Since Jenna was a baby, her mother was struck by the paradox of how Jenna’s amazing abilities coexisted with her significant challenges. Intensely curious at 7 months, Jenna insisted on exploring while practicing walking. She was more interested in having an adult take her hands to walk her all over the place than playing with toys or things more age-appropriate. She mastered walking by 10 months. Jenna understood everything being said in three languages by 5 months, but didn’t speak until almost age 3. Six months later, Jenna used full sentences with advanced vocabulary. However, she was anxious and avoided speaking with peers. With significant motor planning difficulties, Jenna needed special education support to learn the steps to build a house out of blocks. Yet, at age 6, she was designing advanced engineering projects.

Extremely sensitive, Jenna had trouble disengaging from projects in which she was engrossed. Initially enthusiastic, she began to refuse to participate when sports shifted to teams and games. She seemed overwhelmed by the different tasks players needed to perform in a game; she didn’t understand concepts like how it was good to steal the ball.

By 2nd grade, while Jenna was in an independent school, the effects of both exceptionalities became evident. Jenna’s ERB scores were in the 99th percentile in math, but began to drop in language arts. With her flawless ability in math, Jenna easily became bored of classroom drills and homework levels below her ability. She was unsuccessful at completing work on time. Jenna particularly began to struggle with writing. Testing revealed a highly superior IQ. But she showed significant weaknesses in processing speed and the executive functions of cognitive flexibility, initiation, impulse control and organization.

Jenna’s anxiety in the classroom increased. She expressed this with a great need to control what other students were doing. As a result, she often yelled inappropriately if another child was breaking a rule or doing something disruptive. Jenna became more isolated at school and began having tantrums at home. She felt identified by what she could not do, instead of her amazing abilities. Jenna is twice exceptional, and neither her extraordinary gifts nor her real learning challenges were addressed in her educational setting.

Research shows that gifted students need specific accommodations to challenge their thinking and promote higher level problem solving. This includes fostering children in areas of strength and nurturing fields of intense interest. Learning should be project based and engage children in real-world problem solving. Strategies that use all four learning styles— spatial, visual, auditory and kinesthetic— must be woven into all areas of study for twice-exceptional children. Finally, weaknesses involving attention, individual learning styles and social and emotional skills must be specifically identified and explicitly remediated. This dual differentiation of curriculum to meet all of the child’s needs— both gifts and challenges— is necessary to allow 2e kids to realize their remarkable potential and feel happy and successful.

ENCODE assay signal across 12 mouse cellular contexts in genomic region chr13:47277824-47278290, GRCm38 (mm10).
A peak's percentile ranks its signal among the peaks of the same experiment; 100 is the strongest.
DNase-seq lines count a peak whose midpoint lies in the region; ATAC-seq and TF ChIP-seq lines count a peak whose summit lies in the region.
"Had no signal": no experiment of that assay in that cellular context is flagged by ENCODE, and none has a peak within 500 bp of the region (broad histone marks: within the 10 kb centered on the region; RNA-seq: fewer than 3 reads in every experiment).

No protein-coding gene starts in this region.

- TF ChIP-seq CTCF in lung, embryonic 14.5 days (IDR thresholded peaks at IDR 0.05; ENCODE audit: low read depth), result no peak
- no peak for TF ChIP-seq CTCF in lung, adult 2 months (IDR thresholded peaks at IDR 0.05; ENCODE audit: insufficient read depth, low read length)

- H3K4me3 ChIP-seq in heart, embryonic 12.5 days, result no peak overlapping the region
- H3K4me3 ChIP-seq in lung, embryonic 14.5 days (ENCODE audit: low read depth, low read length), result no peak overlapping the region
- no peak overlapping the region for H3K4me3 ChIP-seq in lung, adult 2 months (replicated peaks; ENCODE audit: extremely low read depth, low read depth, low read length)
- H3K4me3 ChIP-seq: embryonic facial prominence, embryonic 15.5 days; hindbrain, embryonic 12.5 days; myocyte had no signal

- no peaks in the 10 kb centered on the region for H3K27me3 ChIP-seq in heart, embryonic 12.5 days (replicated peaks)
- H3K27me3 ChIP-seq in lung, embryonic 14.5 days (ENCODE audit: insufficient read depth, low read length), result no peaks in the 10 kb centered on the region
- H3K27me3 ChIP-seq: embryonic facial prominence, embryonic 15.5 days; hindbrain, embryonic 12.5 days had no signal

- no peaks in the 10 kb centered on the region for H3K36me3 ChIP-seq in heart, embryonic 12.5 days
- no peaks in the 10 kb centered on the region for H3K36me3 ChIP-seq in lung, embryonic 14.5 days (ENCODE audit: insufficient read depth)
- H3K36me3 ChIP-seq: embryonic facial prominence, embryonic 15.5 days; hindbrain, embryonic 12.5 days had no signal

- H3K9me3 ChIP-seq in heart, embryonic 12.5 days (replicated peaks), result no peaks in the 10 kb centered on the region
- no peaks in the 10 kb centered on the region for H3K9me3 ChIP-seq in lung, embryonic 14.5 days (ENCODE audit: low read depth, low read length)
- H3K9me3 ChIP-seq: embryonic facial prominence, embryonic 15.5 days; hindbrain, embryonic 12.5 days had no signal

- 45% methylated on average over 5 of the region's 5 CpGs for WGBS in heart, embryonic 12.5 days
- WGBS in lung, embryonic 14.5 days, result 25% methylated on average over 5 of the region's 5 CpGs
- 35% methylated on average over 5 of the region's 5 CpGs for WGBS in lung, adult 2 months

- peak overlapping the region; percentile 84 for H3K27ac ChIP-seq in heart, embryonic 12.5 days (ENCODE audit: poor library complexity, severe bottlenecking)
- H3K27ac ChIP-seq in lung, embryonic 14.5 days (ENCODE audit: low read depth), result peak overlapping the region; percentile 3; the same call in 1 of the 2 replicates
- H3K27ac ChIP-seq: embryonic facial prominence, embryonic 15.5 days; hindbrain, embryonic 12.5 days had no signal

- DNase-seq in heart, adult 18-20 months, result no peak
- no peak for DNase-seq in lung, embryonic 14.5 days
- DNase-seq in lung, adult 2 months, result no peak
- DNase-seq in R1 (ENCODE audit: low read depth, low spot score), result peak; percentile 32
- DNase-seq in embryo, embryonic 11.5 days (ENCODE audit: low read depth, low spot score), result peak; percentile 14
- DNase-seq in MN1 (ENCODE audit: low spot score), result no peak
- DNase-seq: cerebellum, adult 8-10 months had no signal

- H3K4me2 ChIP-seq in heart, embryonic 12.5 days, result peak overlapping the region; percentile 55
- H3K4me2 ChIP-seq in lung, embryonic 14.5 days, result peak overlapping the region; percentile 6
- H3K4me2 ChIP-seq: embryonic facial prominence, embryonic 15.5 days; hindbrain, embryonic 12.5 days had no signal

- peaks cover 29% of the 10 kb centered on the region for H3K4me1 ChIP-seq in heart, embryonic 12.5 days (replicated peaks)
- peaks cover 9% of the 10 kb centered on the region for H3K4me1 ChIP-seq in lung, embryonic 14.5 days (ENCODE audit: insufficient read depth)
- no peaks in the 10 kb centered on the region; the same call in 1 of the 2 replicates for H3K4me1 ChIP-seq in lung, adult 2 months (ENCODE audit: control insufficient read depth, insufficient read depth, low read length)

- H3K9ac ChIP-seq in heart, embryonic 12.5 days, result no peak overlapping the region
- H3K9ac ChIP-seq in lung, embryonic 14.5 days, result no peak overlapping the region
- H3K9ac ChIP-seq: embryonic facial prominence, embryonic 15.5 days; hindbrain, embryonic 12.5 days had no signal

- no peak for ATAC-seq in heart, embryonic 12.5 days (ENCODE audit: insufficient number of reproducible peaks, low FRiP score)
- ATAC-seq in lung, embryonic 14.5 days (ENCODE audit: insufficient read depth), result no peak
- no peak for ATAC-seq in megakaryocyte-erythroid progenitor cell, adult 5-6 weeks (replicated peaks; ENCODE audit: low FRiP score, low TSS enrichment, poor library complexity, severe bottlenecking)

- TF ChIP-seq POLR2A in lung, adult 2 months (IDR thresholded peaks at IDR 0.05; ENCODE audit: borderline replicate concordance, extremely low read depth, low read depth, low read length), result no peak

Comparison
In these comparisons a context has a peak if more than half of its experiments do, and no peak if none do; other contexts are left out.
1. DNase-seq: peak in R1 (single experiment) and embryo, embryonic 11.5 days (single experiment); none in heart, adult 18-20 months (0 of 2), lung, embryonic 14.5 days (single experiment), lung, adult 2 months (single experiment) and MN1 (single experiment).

Ideally, this is accomplished in an integrated classroom with special educators working closely with teachers trained in the needs of gifted children. The on-site availability of professionals providing learning therapy, occupational and/or speech therapy and social and emotional support is key. These therapists must have experience in the particular challenges 2e children face. This includes supporting executive functioning, self regulation, social skills, pragmatic language, fine motor and motor planning and sensory integration.

Parents who think their child may be twice exceptional should consult with professionals trained specifically in 2e children. Parents are also encouraged to advocate for strength and evidence based, as well as dually differentiated, educational opportunities for their remarkable children.

What can parents do?

Identifying both the challenges and gifts of 2e children is the first step in advocating for the services and placements that meet children’s needs. While special educational settings can help children’s executive functioning and learning difficulties, and support psychosocial development, they tend to neglect the educational needs of children’s exceptional ability. IEPs (individual educational plans) and placements must address both exceptionalities: accelerating the 2e child’s gifts while accommodating their challenges.

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